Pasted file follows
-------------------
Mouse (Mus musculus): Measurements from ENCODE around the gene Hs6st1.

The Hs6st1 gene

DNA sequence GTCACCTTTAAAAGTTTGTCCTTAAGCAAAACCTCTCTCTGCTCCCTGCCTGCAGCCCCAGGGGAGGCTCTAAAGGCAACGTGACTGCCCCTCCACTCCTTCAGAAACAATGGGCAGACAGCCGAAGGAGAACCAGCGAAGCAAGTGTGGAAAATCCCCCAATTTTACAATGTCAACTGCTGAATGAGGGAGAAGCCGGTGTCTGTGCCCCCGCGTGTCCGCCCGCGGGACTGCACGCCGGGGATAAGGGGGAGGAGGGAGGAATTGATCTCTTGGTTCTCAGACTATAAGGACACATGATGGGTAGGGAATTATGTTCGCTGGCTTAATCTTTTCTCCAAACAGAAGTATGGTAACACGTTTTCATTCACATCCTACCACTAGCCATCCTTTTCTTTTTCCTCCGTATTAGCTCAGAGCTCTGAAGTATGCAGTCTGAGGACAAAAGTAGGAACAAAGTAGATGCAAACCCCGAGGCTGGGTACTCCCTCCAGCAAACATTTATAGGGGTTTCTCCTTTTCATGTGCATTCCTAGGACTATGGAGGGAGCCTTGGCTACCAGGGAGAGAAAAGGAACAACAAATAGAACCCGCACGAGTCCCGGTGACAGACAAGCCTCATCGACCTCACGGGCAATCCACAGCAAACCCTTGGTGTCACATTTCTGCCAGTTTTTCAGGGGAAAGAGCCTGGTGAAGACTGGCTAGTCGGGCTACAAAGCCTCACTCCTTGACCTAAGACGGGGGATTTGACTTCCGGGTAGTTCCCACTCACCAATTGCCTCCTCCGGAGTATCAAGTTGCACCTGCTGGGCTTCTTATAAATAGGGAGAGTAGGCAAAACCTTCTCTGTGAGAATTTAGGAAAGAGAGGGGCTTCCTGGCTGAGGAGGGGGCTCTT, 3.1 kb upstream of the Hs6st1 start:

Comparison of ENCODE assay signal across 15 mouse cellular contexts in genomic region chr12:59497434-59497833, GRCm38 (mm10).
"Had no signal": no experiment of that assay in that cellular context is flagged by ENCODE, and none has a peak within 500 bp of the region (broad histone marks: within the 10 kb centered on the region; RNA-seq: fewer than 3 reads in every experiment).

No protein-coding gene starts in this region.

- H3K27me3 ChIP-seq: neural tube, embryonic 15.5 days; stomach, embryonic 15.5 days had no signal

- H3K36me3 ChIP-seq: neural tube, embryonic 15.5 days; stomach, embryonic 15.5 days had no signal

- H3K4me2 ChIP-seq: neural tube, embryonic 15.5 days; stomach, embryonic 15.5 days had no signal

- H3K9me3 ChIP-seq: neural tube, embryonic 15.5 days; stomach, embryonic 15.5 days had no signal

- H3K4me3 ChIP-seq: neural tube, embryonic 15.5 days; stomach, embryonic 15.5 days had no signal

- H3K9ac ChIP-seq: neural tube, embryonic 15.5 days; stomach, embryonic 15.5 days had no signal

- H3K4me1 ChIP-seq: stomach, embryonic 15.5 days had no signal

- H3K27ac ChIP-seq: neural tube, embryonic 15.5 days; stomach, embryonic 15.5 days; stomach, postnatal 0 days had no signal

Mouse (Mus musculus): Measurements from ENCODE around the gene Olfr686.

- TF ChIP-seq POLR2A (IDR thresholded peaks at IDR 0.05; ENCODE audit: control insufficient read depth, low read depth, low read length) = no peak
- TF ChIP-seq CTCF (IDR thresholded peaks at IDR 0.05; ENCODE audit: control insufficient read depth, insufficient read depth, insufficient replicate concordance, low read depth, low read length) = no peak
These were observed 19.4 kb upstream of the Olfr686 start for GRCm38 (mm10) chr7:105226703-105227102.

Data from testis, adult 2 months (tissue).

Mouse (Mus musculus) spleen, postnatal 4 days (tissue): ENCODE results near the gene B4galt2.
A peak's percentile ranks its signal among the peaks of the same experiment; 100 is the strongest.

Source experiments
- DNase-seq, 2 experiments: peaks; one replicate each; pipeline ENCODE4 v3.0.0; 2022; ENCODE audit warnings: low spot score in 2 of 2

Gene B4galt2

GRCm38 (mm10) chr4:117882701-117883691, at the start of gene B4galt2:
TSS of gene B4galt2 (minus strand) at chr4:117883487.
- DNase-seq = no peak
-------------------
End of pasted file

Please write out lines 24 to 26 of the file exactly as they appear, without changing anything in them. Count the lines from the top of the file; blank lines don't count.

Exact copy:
Gene B4galt2

GRCm38 (mm10) chr4:117882701-117883691, at the start of gene B4galt2:
TSS of gene B4galt2 (minus strand) at chr4:117883487.